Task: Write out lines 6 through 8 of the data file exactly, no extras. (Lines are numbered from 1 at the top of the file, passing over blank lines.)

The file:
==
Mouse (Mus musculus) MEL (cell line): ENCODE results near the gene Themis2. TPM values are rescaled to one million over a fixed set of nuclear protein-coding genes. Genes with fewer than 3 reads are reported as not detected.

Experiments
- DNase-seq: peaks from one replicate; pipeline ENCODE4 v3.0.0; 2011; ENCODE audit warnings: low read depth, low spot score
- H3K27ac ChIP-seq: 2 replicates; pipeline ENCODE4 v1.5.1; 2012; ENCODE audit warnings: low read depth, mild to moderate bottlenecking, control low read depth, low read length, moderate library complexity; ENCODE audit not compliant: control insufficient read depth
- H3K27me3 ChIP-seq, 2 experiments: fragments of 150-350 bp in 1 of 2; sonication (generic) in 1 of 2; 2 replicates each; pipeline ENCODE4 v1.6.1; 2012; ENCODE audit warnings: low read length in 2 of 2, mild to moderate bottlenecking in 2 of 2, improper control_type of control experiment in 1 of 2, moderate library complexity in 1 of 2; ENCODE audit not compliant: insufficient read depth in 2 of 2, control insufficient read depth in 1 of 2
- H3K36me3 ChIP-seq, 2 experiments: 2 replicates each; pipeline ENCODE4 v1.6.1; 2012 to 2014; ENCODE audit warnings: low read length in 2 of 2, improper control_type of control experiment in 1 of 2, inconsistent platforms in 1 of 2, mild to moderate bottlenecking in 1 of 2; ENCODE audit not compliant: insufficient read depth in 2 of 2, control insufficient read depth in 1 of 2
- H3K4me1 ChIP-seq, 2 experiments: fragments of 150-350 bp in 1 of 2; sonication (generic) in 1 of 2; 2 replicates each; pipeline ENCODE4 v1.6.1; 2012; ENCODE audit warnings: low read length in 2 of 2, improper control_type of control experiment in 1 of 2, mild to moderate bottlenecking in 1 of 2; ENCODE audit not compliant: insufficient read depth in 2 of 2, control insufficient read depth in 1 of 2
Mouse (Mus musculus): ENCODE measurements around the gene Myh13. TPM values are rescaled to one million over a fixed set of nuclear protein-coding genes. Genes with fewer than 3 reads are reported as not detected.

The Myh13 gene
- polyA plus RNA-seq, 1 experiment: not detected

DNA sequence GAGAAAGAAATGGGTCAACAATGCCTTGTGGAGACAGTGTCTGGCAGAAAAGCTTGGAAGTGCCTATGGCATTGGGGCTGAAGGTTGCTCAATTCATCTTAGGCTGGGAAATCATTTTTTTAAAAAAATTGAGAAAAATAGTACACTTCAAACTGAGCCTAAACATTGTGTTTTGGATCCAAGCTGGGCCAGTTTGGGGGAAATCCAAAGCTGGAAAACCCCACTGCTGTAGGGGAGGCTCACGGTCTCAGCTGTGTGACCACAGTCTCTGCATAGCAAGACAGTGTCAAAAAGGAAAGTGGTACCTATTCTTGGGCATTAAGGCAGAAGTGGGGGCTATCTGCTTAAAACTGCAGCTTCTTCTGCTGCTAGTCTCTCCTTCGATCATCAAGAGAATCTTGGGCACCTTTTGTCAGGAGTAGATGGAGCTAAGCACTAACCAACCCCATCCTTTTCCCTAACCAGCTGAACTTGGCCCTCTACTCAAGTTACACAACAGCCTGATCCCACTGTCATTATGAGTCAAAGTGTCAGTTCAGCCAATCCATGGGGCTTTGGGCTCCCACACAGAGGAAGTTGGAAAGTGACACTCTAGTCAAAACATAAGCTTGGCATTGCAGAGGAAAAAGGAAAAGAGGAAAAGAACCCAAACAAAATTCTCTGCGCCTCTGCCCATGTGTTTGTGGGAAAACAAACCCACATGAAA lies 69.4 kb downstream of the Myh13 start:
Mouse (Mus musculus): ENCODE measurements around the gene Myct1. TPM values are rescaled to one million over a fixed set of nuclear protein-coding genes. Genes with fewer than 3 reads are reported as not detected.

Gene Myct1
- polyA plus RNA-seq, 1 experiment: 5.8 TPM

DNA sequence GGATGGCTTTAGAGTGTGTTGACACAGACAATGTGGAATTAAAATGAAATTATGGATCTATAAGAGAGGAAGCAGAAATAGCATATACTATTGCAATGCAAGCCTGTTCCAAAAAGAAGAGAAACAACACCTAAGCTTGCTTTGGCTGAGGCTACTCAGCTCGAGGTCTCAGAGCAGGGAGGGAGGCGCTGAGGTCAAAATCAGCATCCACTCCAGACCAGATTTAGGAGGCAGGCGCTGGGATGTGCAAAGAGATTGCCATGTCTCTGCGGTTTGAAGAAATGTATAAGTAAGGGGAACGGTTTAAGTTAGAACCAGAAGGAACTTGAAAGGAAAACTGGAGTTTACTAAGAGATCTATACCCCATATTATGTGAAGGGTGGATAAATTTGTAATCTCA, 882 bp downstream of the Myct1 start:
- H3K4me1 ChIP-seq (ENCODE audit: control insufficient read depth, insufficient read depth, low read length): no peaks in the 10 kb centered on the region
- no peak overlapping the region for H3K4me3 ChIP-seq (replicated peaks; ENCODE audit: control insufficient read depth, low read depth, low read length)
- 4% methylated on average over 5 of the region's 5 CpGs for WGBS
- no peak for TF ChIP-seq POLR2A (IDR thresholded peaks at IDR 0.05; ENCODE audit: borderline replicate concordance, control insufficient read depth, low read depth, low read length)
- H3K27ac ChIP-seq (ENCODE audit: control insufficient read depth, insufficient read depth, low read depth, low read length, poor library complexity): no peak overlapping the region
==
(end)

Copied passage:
- H3K36me3 ChIP-seq, 2 experiments: 2 replicates each; pipeline ENCODE4 v1.6.1; 2012 to 2014; ENCODE audit warnings: low read length in 2 of 2, improper control_type of control experiment in 1 of 2, inconsistent platforms in 1 of 2, mild to moderate bottlenecking in 1 of 2; ENCODE audit not compliant: insufficient read depth in 2 of 2, control insufficient read depth in 1 of 2
- H3K4me1 ChIP-seq, 2 experiments: fragments of 150-350 bp in 1 of 2; sonication (generic) in 1 of 2; 2 replicates each; pipeline ENCODE4 v1.6.1; 2012; ENCODE audit warnings: low read length in 2 of 2, improper control_type of control experiment in 1 of 2, mild to moderate bottlenecking in 1 of 2; ENCODE audit not compliant: insufficient read depth in 2 of 2, control insufficient read depth in 1 of 2
Mouse (Mus musculus): ENCODE measurements around the gene Myh13. TPM values are rescaled to one million over a fixed set of nuclear protein-coding genes. Genes with fewer than 3 reads are reported as not detected.